BAR HARBOR—Administrators at Conners Emerson School learned this week that it, along with other schools in the Mount Desert Island Regional School System, had received counterfeit N95 masks from the Maine Department of Education. The masks were not distributed to, or used by, staff or students.
“You may have heard about the many N95 masks being recalled…approximately half of what we’ve received have been recalled,” said Principal Barbara Neilly during her report at Monday’s school committee meeting.
“We received many boxes of N95 masks from MDOE…I don’t have the exact number, said Neilly. Neilly said the school was contacted by MDOE to look at the serial numbers for the boxes and to separate ones identified as possibly being counterfeit. “But it’s also important to note that we have plenty of N95 masks that were not identified.”
Roughly 140,000 of the approximately 161,000 affected respirators distributed by the state were given to 55 schools and districts for nurses as well as other clinical staff. Affected districts have been contacted by the MDOE, which is working with the state’s Division of Procurement Services to replace the stock that was intended to support the schools during the next several months, according to a MDOE press release.
Superintendent Marc Gousse said that the schools in the system that received these N95 masks were alerted immediately. “As soon as we received those [masks], we got a notification to gather them up and not distribute them,” he said. Whatever may be wrong with the masks, Gousse said the local schools are not using them.
“Right now, we have an adequate amount of masks that are safe and other PPE from the state, and are just awaiting for more guidance from them,” he said.
Two million potentially counterfeit N95 masks remain at state warehouses.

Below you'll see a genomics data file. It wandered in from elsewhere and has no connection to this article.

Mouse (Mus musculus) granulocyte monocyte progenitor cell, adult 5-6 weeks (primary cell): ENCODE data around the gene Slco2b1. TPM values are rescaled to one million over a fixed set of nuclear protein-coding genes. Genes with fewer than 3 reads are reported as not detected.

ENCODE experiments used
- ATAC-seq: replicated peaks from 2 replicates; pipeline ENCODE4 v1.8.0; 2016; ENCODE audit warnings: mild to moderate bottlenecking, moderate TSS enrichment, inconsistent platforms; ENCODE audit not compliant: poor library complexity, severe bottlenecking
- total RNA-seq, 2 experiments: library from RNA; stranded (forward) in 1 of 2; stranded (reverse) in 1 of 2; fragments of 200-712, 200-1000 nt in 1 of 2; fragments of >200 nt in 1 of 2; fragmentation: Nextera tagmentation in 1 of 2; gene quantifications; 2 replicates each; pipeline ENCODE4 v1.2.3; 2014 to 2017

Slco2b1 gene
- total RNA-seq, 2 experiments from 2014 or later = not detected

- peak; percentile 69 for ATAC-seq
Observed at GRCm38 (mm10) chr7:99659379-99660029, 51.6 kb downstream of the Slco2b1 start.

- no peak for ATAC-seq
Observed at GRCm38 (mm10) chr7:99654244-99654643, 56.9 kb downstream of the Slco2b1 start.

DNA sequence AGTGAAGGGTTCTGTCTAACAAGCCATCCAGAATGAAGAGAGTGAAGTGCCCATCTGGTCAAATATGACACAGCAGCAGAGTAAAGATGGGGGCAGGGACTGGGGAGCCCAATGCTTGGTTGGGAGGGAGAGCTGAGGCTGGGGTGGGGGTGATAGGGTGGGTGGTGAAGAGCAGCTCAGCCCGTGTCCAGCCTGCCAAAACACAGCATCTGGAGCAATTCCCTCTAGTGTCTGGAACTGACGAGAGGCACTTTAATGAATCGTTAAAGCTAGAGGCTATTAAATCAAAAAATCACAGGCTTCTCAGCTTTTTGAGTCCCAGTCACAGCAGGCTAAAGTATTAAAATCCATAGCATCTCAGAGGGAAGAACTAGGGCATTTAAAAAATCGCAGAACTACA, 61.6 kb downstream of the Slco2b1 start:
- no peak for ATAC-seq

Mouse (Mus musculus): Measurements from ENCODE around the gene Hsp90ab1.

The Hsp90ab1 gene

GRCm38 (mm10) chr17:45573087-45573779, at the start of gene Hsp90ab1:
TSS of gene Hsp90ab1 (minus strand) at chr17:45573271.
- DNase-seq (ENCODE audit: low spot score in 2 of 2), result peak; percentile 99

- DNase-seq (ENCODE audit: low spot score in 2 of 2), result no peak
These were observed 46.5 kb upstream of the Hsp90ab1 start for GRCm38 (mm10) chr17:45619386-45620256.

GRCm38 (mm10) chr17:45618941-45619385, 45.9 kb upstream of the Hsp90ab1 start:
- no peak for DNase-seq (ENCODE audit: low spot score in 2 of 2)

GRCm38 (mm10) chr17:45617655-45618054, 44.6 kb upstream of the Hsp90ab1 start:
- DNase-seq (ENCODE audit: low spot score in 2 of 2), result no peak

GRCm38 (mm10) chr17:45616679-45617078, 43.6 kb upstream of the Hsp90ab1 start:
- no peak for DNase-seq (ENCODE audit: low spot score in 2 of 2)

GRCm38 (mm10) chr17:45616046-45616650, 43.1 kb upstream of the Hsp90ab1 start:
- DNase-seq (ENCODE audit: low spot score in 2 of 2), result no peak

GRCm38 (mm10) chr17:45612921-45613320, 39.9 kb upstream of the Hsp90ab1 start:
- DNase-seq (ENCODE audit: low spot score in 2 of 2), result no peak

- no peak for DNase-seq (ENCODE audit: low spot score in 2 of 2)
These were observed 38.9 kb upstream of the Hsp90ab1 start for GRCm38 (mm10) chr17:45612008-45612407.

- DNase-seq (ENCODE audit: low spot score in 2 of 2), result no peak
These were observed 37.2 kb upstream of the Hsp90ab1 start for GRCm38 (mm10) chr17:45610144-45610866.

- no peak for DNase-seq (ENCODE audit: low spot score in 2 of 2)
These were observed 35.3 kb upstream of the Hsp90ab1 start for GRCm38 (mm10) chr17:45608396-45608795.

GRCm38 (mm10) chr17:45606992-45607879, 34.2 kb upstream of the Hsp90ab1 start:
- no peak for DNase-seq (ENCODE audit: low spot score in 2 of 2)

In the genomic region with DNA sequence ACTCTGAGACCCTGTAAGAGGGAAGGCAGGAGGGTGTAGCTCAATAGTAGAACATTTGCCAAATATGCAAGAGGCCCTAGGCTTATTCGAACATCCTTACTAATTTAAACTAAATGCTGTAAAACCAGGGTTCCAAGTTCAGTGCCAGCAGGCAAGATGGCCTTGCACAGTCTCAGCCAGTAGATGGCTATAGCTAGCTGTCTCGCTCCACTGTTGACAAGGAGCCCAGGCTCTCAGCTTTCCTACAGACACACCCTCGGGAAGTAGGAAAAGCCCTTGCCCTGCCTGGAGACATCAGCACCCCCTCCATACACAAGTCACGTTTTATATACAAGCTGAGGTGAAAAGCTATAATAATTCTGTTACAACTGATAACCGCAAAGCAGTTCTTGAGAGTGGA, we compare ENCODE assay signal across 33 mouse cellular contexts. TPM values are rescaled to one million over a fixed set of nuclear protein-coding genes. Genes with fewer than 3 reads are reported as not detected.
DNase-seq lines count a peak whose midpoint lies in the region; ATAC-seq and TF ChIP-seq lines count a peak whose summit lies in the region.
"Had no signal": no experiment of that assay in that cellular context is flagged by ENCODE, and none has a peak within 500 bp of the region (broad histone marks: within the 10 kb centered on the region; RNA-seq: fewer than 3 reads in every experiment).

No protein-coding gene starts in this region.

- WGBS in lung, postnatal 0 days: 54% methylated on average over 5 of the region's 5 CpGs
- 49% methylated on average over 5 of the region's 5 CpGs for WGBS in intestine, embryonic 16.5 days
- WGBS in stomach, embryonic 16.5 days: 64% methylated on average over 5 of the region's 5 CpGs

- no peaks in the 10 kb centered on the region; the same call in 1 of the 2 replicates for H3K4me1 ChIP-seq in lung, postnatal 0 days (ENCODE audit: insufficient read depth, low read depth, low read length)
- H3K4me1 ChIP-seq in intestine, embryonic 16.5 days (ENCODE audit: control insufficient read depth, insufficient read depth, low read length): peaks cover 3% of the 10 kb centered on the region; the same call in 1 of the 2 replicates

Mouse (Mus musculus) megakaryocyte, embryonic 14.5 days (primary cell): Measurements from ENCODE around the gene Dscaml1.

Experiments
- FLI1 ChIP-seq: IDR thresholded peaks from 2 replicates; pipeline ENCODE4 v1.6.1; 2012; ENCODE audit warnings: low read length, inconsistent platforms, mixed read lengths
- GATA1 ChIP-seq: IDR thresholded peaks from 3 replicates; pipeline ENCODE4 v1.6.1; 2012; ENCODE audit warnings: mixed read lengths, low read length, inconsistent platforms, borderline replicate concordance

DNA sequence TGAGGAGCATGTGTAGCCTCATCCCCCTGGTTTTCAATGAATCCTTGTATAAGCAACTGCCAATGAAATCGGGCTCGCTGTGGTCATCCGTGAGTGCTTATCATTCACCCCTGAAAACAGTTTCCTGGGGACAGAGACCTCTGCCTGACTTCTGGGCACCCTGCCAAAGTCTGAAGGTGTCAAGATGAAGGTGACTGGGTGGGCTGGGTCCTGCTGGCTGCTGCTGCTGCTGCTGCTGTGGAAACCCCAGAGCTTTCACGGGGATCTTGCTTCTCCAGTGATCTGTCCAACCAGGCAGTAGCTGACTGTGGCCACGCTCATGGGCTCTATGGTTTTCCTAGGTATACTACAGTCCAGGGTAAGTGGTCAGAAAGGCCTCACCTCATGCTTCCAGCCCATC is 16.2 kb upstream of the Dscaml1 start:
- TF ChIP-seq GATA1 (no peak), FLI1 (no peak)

Maine was not the only state to get the counterfeit masks, according to Jaime Schorr, the state’s chief procurement officer. “In addition to the [state] recall, federal authorities have announced an investigation into a counterfeit N95 operation in which fake 3M respirators were offered and/or sold to a growing list of government agencies and health care facilities across multiple states, including New Jersey, Washington, Ohio and Minnesota,” he said, adding that the state “has contacted federal authorities to determine whether these recalled respirators should be incorporated into its investigation alongside other states.”
The National Recall Alert Center’s recall notice is specific to medical-grade 3M respirators, models 1860 and 1860S, blue in color. These masks require a fitting and are generally for doctors and nurses, not the general public.
While the recall has heavily impacted local schools, approximately 3,000 affected respirators were also sent to 64 health care facilities and the remaining approximately 18,000 recalled respirators were distributed to DHHS employees with patient-facing roles. These health care facilities have been alerted and the Maine CDC will work with those facilities to replace the units. The recalled units have been removed from circulation and alternative N95 respirators will be made available.
Vendors of the faulty masks claimed that the items were NIOSH-approved, authentic 3M brand N95 respirators. Before the masks were ordered, Maine was provided samples from these vendors, which were inspected for quality through fit testing that passed the review.
The Division of Procurement Services is now investigating the matter and is in direct contact with officials at 3M, including the 3M COVID-19 Fraud, Price Gouging and Counterfeit Product Response Team. If the investigation finds that these items are indeed fraudulent, the division will seek full reimbursement. Once confirmation of fraud is received from 3M, the names of the vendors will be released.